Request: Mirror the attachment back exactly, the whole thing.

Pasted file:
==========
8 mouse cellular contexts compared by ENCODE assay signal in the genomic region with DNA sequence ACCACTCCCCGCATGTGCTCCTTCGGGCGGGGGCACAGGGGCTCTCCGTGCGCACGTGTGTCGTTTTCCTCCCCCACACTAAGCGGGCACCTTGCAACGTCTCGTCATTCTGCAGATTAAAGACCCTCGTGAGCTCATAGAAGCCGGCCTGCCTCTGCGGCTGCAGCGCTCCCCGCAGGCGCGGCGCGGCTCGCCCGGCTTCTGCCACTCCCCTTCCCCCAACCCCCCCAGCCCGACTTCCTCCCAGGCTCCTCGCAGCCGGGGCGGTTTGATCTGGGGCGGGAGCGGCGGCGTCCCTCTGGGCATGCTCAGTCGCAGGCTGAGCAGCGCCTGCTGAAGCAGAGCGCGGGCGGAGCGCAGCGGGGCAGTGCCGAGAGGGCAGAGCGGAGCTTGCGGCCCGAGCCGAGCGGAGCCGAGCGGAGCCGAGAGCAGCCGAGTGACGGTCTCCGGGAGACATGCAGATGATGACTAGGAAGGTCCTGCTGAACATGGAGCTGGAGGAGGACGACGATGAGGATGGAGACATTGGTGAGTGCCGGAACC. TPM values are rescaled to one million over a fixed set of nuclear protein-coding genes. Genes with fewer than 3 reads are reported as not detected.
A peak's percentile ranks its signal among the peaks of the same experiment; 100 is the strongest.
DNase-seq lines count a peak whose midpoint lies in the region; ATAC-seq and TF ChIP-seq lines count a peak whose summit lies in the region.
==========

8 mouse cellular contexts compared by ENCODE assay signal in the genomic region with DNA sequence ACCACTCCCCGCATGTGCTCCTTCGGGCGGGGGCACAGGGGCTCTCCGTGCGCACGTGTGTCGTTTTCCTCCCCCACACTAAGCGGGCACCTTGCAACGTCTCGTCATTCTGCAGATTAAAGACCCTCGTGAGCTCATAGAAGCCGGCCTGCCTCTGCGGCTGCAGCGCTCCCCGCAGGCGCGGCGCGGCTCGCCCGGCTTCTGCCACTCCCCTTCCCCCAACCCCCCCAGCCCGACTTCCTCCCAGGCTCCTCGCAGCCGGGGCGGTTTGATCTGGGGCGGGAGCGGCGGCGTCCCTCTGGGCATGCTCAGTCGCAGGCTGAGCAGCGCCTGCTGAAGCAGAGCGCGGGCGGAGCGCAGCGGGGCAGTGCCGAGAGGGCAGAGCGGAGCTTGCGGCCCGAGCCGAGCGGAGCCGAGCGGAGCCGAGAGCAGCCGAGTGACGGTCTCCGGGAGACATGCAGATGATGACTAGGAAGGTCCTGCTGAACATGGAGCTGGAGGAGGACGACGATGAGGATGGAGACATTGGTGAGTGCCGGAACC. TPM values are rescaled to one million over a fixed set of nuclear protein-coding genes. Genes with fewer than 3 reads are reported as not detected.
A peak's percentile ranks its signal among the peaks of the same experiment; 100 is the strongest.
DNase-seq lines count a peak whose midpoint lies in the region; ATAC-seq and TF ChIP-seq lines count a peak whose summit lies in the region.